When looking into the design of an office or general work space, it’s important to ensure the space, and access to, does not disadvantage any individuals, including those with a disability. Things taken into consideration when designing or adjusting work spaces may include the size of the space, the equipment and furniture, and access points (walkways/doorways etc.), to ensure all have equal opportunity to succeed at work.

With 10 million people registered as disabled in the UK, the importance and relevance of making adjustments is huge.  So, what qualifies as a disability? The Disability Discrimination Act defines disability as a “physical or mental impairment, which has a substantial and long term adverse effect on a person’s ability to carry out normal day-today activities”.

So this includes physical disability (such as those who require a wheelchair), speech, sight or hearing impairments, as well as mental health disabilities; anything which has an effect on the individual’s ability.

Overall design on the office space is easily and simply adjustable to make the space efficient for all. According to gov.uk, the adjustments which must be made to ensure disabled workers are not disadvantaged are as follows:
  • making reasonable adjustments during the recruitment process
  • doing things another way – e.g. allowing someone with social anxiety disorder to have their own desk instead of hot-desking
  • making physical changes – e.g. installing a ramp for a wheelchair user or an audio-visual fire alarm for a deaf person
  • letting a disabled person work somewhere else – e.g. on the ground floor for a wheelchair user
  • changing their equipment – e.g. providing a special keyboard if they have arthritis
  • allowing employees who become disabled to make a phased return to work – e.g. working flexible hours or part-time
  • offering employees training opportunities, recreation and refreshment facilities


Taking the above list into account, in office space, things such as pathways, doors and desk-heights being suitable for wheelchair use, are always necessary when designing the space. Pathways, in particular emergency evacuation routes, are essential in being in-place and safe for all workers.
  • Fire and Rescue Services (NI) Order 2006 requires the management of buildings to assess egress policies to address the evacuation of all staff and visitors from the premises, including all people with disabilities.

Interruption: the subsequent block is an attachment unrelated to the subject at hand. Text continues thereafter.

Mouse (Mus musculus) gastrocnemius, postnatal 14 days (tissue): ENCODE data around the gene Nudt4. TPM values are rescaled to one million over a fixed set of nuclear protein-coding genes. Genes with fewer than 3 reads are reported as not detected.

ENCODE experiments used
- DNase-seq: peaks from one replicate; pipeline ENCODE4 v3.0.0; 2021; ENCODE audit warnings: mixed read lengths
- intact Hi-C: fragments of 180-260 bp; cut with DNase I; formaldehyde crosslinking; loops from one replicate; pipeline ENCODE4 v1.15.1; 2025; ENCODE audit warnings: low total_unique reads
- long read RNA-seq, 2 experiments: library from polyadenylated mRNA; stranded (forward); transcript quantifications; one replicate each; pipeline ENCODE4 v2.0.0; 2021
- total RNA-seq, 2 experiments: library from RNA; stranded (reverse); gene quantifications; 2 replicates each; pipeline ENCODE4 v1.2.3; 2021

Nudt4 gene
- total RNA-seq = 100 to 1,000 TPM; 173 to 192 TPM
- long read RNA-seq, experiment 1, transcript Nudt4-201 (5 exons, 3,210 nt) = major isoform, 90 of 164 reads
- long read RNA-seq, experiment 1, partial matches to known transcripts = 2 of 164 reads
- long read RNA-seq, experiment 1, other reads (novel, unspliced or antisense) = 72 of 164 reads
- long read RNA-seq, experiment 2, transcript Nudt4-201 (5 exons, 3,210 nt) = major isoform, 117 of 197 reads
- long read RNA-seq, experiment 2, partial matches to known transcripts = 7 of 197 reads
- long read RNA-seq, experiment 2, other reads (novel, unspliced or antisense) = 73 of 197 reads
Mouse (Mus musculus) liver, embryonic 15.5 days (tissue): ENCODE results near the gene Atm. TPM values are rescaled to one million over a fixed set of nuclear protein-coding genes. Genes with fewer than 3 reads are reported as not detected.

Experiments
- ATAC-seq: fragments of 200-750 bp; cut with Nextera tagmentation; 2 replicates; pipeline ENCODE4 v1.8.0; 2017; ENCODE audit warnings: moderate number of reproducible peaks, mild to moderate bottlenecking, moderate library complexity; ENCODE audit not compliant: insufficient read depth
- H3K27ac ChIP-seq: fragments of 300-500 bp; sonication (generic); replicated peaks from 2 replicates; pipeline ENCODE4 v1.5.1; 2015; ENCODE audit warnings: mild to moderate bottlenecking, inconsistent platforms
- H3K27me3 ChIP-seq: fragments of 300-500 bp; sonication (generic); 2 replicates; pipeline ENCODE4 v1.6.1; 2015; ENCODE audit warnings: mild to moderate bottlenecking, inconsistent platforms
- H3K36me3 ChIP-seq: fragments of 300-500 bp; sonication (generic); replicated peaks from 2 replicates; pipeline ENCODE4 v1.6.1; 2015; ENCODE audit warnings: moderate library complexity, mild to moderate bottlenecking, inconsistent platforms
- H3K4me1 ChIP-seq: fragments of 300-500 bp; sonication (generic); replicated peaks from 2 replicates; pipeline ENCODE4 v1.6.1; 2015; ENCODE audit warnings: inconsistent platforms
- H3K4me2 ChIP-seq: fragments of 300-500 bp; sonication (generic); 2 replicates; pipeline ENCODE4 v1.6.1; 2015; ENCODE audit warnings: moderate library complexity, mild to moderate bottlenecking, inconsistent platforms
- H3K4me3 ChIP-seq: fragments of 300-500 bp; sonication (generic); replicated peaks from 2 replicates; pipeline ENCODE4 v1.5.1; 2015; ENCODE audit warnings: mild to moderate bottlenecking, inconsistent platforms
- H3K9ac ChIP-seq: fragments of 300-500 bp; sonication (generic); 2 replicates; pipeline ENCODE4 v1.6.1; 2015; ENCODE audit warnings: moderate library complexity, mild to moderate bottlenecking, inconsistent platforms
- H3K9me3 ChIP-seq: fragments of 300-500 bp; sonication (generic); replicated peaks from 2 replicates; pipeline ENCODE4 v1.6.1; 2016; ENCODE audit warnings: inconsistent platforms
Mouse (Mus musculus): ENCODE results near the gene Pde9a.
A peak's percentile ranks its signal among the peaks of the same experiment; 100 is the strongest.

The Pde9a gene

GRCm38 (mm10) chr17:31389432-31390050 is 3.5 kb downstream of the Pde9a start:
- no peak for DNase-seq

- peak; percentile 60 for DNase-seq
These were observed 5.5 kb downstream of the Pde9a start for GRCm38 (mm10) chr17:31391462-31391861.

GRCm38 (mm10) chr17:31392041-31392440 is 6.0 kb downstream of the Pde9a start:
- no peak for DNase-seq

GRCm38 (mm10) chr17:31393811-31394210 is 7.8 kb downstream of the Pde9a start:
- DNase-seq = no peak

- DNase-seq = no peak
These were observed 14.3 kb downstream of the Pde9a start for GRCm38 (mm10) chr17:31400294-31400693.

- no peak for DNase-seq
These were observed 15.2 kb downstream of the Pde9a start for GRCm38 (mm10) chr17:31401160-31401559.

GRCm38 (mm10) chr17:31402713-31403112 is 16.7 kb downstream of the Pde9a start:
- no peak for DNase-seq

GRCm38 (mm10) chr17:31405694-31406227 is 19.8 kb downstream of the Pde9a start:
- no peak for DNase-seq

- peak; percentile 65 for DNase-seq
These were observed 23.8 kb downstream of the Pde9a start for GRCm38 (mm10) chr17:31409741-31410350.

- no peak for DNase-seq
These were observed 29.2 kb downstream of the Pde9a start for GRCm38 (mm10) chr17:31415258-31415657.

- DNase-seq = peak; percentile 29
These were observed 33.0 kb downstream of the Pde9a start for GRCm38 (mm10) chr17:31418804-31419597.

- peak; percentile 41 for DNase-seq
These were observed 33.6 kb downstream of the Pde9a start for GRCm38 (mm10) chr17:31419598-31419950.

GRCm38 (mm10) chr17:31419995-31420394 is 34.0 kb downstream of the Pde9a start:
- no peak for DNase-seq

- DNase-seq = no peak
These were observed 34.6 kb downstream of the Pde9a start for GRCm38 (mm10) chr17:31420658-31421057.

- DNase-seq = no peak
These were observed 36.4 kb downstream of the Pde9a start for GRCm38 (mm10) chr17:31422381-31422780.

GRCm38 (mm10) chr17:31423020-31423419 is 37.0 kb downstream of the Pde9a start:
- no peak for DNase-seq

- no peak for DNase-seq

In multi-story buildings the use of a lift should always be available, for those with mobility issues, as well as ramps, designated parking spaces and accessible toilet facilities.

Factors such as type of chairs, stationary and technology may also need to be altered to suit the individual. For example those with sight-impairments may need colours of paper or screens to be changed to ensure they are not disadvantaged in seeing and completing their work. Brighter or modified lighting and clearer signage are also easy amendments to make to the space.

Aesthetics may not seem as important as function, however if complimenting colours and design are available (for ramps for example), it will make the space more visually-pleasing. This may make the work environment simply a nicer place to work, as well as not drawing attention to the disability adjustment. For it to blend into the design, there will be nothing out-of-the-ordinary or eye-catching, which could potentially single out the disabled individual in an uncomfortable and unfair manner.

For more information on disability at work visit the following links:


Laura Sewell

An aspiring journalist, Laura is our content writer intern.  Pop-punk gig-goer and drag queen enthusiast, Laura is working her way into the industry, with an English A -Level and love of writing about anything and everything in tow.
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